Format: Streaming video from Hoopla Digital on The Nook.
Over the past six years, I’ve become much less of a musical hater and have found a number of them that I appreciate. That doesn’t mean that I was especially enthused about the prospect of Topsy-Turvy about the almost break-up of lyricist William Gilbert and composer Arthur Sullivan and the creation of the comic opera The Mikado. The more than 2 ½ hour length was off-putting as well. But I had to watch it eventually, and today was as good as any other day.
As the movie starts, Arthur Sullivan (Allan Corduner) is seriously ill, but still manages to drag himself to the Savoy Theater to conduct the opera for Princess Ida, the latest Gilbert and Sullivan production. William Gilbert (Jim Broadbent) is unable to watch the opening night and paces the streets of London as usual. Princess Ida receives flat reviews and the general thought is that perhaps Gilbert and Sullivan have run out of ideas. Nothing seems to match the strength of H.M.S. Pinafore or The Pirates of Penzance. Sullivan retires to the continent to convalesce. When ticket sales for Princess Ida dry up in the summer heat and no new production to put on, theater owner Richard D’Oyly Carte (Ron Cook) reprises an earlier work called The Sorcerer.
Upon Sullivan’s return, the two reach something of a creative impasse. Gilbert’s newest idea for a libretto involves a magic potion, something that Sullivan feels the two have already done to death in previous operas with various magical elements. He wants to work more in the realm of emotion and probable events and refuses to write a score for the latest idea. The two are prepared to sever their partnership until Gilbert attends an exhibition on Japan and Japanese culture and finds himself taken with it. He is inspired to write a piece about Japan, and Sullivan likes the change and agrees to score it.
This happens roughly midway through the film. The rest of the story is about the creation of The Mikado. Company members fight for raises, object to the costuming, and struggle with the words and music. The biggest moment of tension happens when just before the opening Gilbert decides to cut the solo song of Mikado portrayer Richard Temple (Timothy Spall). The chorus reacts, thinking that the song should stay, and Gilbert eventually relents. We finally get an opening night with a few glimpses of the performance and then a little bit of aftermath where we see Gilbert’s wife Kitty (Lesley Manville) complain about some aspects of her life and Sullivan deal with an apparent pregnancy of his mistress Fanny (Eleanor David). And really, that’s it.
This leaves me with something of a problem. I can’t say that Topsy-Turvy wasn’t entertaining because I did enjoy watching it. But I can’t think of a film that had this much going on and still have nothing happen. There’s nothing that happens here. We get hints of conflict at times. One of the actors (Martin Savage), for instance, evidently has a morphine addiction (something we learn about in the last 30 minutes), but nothing comes of this. A great deal of time is spent hinting about something unsavory concerning lead actress Leonora Braham (Shirley Henderson), but nothing comes of this, either. In fact, the main conflict of the films are both quickly resolved. Gilbert comes up with a libretto Sullivan likes, and Gilbert quickly agrees to put Richard Temple’s song back in the show.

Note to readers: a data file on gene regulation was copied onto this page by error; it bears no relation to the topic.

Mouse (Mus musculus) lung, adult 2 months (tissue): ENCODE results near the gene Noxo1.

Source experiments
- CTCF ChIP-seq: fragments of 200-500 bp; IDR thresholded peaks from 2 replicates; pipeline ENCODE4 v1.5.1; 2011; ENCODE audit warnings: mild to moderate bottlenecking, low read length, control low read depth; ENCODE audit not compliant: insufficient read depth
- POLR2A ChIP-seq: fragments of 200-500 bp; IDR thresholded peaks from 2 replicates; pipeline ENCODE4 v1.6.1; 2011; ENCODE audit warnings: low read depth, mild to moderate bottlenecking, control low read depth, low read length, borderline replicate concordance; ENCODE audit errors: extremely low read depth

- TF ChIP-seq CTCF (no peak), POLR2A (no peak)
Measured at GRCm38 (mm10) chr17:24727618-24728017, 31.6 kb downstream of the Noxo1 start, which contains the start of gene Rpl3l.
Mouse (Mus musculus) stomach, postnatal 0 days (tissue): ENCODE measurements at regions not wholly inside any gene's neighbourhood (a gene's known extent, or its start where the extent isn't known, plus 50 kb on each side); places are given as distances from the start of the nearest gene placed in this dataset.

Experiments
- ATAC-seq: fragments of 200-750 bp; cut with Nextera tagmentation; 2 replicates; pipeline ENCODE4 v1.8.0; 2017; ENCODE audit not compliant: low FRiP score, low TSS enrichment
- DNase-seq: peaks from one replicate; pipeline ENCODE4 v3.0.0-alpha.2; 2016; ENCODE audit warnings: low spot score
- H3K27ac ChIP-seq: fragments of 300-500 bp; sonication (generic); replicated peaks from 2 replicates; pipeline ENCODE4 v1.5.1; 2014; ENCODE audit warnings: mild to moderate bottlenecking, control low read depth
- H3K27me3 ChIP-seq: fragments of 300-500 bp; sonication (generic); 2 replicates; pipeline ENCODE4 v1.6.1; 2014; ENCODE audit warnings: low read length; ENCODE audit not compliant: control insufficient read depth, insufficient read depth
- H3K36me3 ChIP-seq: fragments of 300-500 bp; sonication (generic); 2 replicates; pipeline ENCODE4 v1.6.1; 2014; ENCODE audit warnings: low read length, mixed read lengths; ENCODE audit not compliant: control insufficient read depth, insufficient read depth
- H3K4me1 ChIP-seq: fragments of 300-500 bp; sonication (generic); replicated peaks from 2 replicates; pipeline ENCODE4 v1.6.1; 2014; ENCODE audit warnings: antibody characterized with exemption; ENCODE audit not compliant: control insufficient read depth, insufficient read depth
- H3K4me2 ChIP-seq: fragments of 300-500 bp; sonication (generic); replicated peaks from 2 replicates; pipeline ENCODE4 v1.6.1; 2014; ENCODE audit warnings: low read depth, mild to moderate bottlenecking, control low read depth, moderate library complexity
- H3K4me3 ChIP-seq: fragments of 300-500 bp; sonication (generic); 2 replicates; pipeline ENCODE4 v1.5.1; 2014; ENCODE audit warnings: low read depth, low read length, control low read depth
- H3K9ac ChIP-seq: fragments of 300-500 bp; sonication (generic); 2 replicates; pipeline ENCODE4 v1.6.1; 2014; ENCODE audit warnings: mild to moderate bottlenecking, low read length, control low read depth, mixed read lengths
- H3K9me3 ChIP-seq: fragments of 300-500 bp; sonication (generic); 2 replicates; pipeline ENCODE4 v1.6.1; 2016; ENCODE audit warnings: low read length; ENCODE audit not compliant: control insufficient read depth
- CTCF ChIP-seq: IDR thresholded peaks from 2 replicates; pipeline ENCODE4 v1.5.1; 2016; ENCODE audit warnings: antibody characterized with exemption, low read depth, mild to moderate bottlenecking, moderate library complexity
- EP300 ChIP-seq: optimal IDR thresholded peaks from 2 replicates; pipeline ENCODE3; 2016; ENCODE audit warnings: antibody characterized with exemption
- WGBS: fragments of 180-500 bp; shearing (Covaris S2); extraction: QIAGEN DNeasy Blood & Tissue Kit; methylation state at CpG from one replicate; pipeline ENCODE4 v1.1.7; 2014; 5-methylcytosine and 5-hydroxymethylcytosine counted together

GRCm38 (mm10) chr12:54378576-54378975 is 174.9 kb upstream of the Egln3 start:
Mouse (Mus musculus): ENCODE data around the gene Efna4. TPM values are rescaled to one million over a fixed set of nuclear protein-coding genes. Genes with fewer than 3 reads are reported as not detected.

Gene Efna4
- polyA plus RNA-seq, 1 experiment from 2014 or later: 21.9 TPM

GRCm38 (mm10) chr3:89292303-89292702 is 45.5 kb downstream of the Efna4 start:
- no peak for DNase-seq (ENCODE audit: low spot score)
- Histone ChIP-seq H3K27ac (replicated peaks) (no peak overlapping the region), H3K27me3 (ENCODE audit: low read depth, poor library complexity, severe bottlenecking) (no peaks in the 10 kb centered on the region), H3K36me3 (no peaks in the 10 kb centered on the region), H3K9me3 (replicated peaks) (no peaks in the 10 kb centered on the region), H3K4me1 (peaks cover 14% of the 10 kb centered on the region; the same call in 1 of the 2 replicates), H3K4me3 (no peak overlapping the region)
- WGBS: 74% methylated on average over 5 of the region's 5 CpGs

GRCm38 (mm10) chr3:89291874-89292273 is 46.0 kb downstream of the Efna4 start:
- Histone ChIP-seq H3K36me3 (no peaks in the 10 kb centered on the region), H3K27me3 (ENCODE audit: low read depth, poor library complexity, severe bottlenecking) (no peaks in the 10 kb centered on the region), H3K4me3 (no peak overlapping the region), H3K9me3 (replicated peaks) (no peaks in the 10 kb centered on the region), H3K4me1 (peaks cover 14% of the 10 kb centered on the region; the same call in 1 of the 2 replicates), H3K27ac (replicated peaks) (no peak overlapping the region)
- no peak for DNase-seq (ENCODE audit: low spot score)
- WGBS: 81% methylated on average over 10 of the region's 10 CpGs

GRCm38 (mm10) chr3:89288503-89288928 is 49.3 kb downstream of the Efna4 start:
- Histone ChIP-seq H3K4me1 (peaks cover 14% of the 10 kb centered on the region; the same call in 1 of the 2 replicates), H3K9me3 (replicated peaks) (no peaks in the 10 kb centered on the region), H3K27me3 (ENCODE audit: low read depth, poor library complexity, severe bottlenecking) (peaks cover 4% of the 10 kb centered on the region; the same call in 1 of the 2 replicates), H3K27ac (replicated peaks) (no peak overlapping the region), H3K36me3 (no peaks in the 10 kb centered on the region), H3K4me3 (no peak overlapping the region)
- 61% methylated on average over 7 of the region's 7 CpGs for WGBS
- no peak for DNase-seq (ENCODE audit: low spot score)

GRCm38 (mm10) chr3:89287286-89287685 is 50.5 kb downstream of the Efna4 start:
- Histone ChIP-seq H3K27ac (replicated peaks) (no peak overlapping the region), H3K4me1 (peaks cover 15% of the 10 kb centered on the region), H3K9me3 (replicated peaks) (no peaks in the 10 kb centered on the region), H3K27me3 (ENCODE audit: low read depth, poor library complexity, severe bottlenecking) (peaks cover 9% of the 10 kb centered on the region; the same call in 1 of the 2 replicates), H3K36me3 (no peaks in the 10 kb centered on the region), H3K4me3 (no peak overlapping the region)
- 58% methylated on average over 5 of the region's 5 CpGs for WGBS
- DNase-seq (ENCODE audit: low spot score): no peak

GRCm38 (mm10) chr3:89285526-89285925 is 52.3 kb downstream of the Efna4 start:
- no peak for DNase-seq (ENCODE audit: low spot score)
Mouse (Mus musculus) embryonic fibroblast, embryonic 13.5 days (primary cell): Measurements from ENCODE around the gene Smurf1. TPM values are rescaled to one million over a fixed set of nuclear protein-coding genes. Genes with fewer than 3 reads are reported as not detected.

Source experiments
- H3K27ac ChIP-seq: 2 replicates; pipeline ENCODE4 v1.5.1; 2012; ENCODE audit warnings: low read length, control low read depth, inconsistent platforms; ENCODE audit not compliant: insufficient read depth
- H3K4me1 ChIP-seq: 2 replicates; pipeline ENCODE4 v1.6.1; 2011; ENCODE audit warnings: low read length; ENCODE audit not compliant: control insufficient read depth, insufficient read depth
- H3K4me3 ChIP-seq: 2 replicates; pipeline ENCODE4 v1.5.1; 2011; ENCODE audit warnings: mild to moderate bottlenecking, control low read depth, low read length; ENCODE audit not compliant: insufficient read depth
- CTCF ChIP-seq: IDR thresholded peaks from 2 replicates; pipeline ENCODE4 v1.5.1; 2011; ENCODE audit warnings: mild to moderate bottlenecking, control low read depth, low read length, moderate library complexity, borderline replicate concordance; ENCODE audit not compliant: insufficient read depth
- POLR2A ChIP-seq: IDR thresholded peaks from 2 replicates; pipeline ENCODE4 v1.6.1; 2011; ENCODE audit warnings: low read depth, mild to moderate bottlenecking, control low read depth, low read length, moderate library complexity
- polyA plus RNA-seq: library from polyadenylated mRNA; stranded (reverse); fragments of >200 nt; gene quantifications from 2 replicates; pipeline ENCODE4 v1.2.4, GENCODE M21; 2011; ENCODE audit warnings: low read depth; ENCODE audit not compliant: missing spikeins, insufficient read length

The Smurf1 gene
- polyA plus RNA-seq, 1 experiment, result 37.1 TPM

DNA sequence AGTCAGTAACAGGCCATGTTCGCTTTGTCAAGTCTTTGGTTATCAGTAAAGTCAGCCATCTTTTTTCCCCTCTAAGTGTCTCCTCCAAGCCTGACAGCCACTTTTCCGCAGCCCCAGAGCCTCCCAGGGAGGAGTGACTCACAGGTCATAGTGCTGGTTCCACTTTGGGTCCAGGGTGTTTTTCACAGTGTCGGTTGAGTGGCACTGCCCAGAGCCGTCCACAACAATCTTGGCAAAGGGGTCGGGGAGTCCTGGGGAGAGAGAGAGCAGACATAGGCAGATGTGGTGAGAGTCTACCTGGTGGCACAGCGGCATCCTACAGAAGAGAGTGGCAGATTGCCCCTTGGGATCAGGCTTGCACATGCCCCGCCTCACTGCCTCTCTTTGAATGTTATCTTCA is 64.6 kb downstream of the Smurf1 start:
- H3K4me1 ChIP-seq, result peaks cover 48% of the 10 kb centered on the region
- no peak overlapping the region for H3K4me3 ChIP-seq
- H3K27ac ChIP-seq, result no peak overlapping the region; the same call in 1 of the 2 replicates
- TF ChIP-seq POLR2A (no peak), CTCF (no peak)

Because of this, I’m not really sure what to say about the film. It’s certainly well acted all the way through. I tend to like Jim Broadbent in general, and he doesn’t disappoint here. I’m less familiar with Allan Corduner, but he’s good as well. In fact, the entire cast is very good in the roles. But really, there’s almost no conflict going on here.
I’ve said multiple times in the past that I don’t really like it when the actual history of something is sexed up for the sake of plot. Topsy-Turvy is a case where some sexing up would have really helped. There’s so little going on here despite the constant motion and constant conversation on screen. We see the show being built, but the problems that crop up are the sort of problems that crop up on any show. People don’t like their costumes. They object to anything being too different from what they’ve done in the past. There’s no real tragedy to deal with and not much to overcome. Essentially, Gilbert and Sullivan write one of their most popular and enduring pieces and manage to put the show on without much of a hitch.
Because of this, it’s difficult to recommend Topsy-Turvy despite the quality of the cast, the music, and the impressive costuming. If ever a story needed to have the drama cranked up to make it more compelling, this is the prime example. Interesting that this would be the case in a story about a playwright and a stage composer, no?
Why to watch Topsy-Turvy: It plays a lot faster than its 161 minutes would seem.
Why not to watch: While entertaining, it doesn’t really go anywhere.